Jeannie Huang — Behance

New York City based designer who makes stuff for screens. Thinking everyday about how to empower people and build useful things.

What do you do?

I’m a senior product designer for the Behance team at Adobe, designing products that empower creatives who use our platform.

What led you into design?

I didn't start out with a design career in mind at all! I was actually halfway through grad school when I started rooming with a graphic designer— there I was, deep in the weeds of theory and abstracts, while she was making these amazing tangible creations that people could actually hold and use. It was a turning point for me, realizing that design was a way to change how people lived their day to day lives, and I went from picking up some graphic design to jumping head first into UI/UX roles.

I think that’s why the type of design that still gets me excited is projects that change how people interact with their world: I might not be working on print materials anymore, but seeing how interfaces impact people is still fascinating to me.

What does a typical day look like?

Every day is different at Behance, but I try to make sure that I spend time sitting down and actually designing, not just walking from meeting to meeting— it’s incredible how much time can get sucked into meetings and conversations otherwise. I prioritize one design task a day as my main goal, and chunk out enough hours to work on it consistently.

What’s your setup?

I'm a firm believer in plants— the more the better.

My most used desktop apps: Chrome, Adium, Slack, Adobe XD. Our team started using the Adobe XD beta last year and got completely hooked, so it’s now our main design tool.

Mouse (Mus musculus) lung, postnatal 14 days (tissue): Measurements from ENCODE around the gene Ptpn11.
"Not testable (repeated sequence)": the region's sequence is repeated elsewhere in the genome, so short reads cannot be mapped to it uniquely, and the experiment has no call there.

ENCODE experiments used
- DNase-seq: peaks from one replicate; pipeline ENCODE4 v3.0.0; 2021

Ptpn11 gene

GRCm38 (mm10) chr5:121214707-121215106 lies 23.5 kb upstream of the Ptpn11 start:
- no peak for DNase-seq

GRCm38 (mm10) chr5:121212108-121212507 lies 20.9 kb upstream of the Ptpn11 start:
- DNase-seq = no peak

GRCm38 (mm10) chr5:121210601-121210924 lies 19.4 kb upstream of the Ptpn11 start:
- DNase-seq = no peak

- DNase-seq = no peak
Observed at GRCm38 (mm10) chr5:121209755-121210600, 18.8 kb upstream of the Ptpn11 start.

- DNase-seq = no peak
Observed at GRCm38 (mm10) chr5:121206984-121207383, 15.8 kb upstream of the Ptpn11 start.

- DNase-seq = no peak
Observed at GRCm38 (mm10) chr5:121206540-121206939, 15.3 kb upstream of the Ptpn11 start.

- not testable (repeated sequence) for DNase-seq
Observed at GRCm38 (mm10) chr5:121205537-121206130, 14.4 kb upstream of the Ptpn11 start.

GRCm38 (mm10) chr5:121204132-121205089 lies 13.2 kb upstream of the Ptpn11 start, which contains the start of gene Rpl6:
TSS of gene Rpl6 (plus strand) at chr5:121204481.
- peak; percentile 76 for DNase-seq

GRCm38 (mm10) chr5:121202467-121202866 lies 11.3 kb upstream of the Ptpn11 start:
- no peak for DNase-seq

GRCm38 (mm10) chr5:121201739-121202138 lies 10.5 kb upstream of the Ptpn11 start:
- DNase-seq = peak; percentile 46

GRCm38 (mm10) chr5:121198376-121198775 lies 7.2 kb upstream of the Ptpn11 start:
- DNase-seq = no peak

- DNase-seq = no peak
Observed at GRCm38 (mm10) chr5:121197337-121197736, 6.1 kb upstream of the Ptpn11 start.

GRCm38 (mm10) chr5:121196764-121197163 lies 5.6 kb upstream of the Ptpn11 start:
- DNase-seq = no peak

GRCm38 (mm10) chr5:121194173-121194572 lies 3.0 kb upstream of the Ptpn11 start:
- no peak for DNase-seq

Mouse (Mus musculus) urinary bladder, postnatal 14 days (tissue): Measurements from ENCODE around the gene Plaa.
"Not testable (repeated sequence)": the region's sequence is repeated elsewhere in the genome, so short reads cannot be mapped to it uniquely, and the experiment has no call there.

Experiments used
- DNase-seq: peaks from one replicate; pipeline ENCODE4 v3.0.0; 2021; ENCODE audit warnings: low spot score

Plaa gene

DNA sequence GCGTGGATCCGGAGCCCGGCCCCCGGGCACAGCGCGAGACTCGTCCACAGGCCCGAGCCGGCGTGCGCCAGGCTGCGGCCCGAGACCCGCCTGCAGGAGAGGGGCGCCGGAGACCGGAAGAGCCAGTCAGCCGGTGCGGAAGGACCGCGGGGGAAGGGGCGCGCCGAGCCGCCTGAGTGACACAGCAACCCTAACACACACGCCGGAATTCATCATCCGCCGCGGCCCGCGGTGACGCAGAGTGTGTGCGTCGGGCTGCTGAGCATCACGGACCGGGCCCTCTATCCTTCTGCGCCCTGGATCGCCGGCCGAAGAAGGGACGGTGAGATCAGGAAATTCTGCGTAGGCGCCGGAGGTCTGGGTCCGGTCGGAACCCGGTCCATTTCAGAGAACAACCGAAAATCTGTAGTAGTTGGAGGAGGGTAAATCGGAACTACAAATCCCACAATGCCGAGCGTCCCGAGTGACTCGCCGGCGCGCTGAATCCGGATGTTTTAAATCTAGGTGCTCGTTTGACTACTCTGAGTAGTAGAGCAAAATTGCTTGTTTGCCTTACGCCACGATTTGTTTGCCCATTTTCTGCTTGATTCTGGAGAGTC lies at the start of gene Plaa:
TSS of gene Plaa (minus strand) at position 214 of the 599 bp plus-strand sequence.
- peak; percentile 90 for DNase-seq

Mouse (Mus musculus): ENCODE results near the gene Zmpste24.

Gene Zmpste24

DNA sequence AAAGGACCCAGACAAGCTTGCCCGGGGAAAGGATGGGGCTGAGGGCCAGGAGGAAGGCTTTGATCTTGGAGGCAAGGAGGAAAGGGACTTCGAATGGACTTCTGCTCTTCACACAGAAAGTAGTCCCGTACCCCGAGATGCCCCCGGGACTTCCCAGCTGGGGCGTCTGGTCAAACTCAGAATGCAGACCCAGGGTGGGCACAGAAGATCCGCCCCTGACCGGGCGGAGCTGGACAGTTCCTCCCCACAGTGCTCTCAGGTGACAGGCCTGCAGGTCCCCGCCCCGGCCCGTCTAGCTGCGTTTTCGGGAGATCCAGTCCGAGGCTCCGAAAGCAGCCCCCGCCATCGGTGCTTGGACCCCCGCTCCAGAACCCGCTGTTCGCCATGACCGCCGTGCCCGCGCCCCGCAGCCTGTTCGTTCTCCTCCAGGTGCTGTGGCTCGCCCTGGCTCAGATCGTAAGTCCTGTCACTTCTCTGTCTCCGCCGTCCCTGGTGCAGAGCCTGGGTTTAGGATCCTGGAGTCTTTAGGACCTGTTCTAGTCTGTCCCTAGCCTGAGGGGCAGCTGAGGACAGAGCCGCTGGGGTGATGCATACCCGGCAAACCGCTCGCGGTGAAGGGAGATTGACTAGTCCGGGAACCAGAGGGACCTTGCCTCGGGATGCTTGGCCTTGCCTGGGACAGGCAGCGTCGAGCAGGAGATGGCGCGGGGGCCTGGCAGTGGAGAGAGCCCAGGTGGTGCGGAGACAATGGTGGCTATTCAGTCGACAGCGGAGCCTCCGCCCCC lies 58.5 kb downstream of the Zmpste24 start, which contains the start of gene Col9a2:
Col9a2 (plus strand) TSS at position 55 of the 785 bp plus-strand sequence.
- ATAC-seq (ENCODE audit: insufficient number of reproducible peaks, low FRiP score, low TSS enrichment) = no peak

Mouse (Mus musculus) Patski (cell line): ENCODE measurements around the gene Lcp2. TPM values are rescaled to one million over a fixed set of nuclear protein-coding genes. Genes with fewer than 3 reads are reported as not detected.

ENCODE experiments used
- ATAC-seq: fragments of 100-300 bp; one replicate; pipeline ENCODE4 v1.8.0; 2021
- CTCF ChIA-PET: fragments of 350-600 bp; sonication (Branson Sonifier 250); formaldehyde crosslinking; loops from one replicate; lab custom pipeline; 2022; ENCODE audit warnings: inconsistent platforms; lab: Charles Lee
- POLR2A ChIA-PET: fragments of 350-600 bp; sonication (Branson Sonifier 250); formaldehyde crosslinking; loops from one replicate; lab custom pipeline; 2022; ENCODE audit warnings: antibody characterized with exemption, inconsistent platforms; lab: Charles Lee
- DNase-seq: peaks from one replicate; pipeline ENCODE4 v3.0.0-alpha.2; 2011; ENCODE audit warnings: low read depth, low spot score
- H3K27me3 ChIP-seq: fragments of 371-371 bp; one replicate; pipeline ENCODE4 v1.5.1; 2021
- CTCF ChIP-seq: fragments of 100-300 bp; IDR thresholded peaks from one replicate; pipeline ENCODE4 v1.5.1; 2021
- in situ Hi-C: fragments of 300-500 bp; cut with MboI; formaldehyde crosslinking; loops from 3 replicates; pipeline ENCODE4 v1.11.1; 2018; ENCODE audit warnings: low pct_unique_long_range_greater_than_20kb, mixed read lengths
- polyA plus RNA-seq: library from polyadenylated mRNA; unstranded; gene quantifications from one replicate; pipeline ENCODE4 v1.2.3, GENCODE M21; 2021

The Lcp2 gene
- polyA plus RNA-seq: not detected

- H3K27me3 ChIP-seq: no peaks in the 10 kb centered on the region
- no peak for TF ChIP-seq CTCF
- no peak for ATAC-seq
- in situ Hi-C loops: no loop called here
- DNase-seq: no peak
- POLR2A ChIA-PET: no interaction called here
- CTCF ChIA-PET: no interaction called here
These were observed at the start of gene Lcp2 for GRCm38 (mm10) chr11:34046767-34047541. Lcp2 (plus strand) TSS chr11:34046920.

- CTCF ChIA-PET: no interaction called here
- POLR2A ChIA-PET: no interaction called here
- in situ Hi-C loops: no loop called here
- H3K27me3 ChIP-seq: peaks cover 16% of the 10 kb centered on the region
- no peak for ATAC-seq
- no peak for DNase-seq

Where do you go to get inspired?

I split my inspiration into two categories: one is design and tech focused, so that I can keep up with our ever-changing industry. Favorites include:
thenews.im: a link aggregator of the top stories from Designer News, Product Hunt, and Hacker News. siteinspire, nicelydone, spyline: I love to refer to these collections of beautiful websites when I'm in a creative slump.

The second category is to look explicitly anywhere BUT the design and tech world, to avoid an echo chamber. This includes going outdoors, working with my hands (I love flowers and plants!), trying new foods, traveling, or learning how to be still and spend some quality alone time. That last one is something I’ve recently been trying a lot, and I love this quote from Warren Buffett:

“I insist on a lot of time being spent, almost every day, to just sit and think. That is very uncommon in American business. I read and think. So I do more reading and thinking, and make less impulse decisions than most people in business. I do it because I like this kind of life.”

What pieces of work are you most proud of?

We make an annual year in review for our Behance members, and I love making playful microsites like these because you get to work with animation and also celebrate how people have been impacted by the work your team does everyday. You can check it out here: behance.net/yearinreview

What design challenge do you face at your company?

Learning how to differentiate signal from noise is a constant battle. Which parts of feedback are reactionary? What should you focus on, right this minute? Why are there so many notifications on Slack? This is not a company-specific problem either— I think our industry as a whole struggles to sift out what is truly important to us, and our world.

I’m learning now how to take all the noise, and distill it down to some real, actionable items, instead of just jumping at every piece of design feedback and reacting with a quick mockup. Figuring out motivations and context is complex but important, and makes for a better design that actually solves problems in the end.

What music do you listen to whilst designing?

Any advice for ambitious designers?

Look outside of our industry for inspiration/heroes and don’t underestimate how far you can get by being kind to others. Most design problems are really relational or communication problems, so learn to talk to people and be human with them. Also, don’t look too much at the designer flame wars on Twitter.

Anything you want to promote or plug? Where can folks follow you?

In my spare time, I work on floral side projects like the Anadem Project— check it out here! You can find me on Instagram, Twitter, or on my website.

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